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Your day-to-day tasks will need to change a bit, especially as your partner recovers. Helping around the house and with the baby are actions that will speak volumes. In the moments when things feel difficult, the simple act of washing the dishes makes an unbelievable difference. Ask your partner what she needs from you, and watch as her eyes widen with thanks. This is one way a first-time dad can support their family.
Your job is important, and so is your family. As tempting as it may seem to spend your day sheltering from the screams of the infant, you must find the balance. Spending time at your job and for yourself is important, but your partner and child need the new dad around as well.
Though life will be different in many ways, this definitely does not mean it will be worse. Your priorities will shift and your life will become more fulfilling than ever before.
You do not have to make these changes alone.
It’s in the most difficult moments that you will have to remember the best parts of calling yourself a father. Life as a newborn dad is not one for the faint of heart. Sometimes you simply can’t summon the energy by yourself. That’s where your support system comes in.
“A family support network can help you and your partner feel like you have practical and emotional ‘back-up’ as new parents – especially if you’re planning to go back to paid work soon after baby is born.” (4)
This support system can include your friends, a faith-based network, or early childhood educators. The most important thing is that you find people you can reach out to in moments you feel overwhelmed or lost. Fathers’ support groups do exist, and your local pregnancy resource center can help you find one.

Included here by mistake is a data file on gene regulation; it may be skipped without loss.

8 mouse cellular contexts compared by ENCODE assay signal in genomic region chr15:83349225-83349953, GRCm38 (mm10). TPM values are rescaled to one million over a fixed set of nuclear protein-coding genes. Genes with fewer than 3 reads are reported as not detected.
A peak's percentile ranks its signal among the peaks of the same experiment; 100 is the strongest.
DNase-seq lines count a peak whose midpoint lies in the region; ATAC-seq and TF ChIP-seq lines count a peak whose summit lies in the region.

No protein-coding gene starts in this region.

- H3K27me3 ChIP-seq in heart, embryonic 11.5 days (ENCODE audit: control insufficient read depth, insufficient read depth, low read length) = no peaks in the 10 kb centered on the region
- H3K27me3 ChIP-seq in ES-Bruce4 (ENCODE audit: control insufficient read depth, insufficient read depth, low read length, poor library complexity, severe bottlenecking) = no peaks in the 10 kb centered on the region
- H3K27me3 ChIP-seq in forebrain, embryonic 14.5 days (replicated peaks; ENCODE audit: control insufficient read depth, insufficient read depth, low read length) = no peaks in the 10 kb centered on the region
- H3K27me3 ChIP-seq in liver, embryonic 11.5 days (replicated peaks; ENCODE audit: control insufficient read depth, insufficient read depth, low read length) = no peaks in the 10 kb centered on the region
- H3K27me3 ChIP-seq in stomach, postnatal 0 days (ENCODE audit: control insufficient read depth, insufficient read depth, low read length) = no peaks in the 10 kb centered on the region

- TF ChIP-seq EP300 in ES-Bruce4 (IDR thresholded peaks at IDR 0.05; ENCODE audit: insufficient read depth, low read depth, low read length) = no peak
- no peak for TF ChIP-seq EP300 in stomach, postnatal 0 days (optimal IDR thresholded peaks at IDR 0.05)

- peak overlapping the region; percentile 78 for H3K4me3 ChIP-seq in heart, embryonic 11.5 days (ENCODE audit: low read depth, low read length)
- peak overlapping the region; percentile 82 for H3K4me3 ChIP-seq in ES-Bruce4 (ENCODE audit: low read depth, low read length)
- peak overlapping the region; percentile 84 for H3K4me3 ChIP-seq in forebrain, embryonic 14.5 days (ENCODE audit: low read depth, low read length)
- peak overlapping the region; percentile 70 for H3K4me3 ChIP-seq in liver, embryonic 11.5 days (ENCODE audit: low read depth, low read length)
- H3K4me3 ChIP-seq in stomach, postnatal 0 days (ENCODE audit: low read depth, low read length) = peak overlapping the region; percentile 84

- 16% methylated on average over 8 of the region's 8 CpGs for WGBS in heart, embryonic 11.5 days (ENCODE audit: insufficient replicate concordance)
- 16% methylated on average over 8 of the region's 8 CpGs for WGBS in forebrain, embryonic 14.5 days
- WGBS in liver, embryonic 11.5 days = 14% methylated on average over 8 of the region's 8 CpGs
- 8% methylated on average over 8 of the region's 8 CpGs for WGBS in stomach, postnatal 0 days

There’s an article for that.
Pregnancy Resource Centers make a great resource for new and expecting fathers. Through your local PRC, you can find support groups and parenting courses. They also have budgeting classes, and all kinds of other fatherhood resources. With these centers’ pregnancy and fatherhood solutions, your confidence will increase. This will help you feel more comfortable when your baby arrives.
You have changes to make, but you do not have to make them alone. As you experience this major life shift, there is an entire support network waiting to help you. You’ll find that these changes will enhance your life in ways you’ve never realized they could.
In the midst of the mountain of dirty diapers, you will have a little person who is going to depend on you like no one ever has before. There will be a child who will run to you, arms wide open, yelling “Daddy!” as you enter the room. You will get to experience their enormous milestones, and cheer them on all the way. A connection between a newborn and dad is a connection unlike any other, and it will pave the way to the rest of your life.
But it’s difficult to remember all of that when your cup of coffee has gone cold and you can’t remember what it felt like to sleep through the entire night. So lean on your support system. Take deep breaths. Be there for your partner. Locate a pregnancy resource center nearby. Give your baby a kiss. And don’t blink because it’s all going to go by too quickly.
Watch for our article about co-parenting.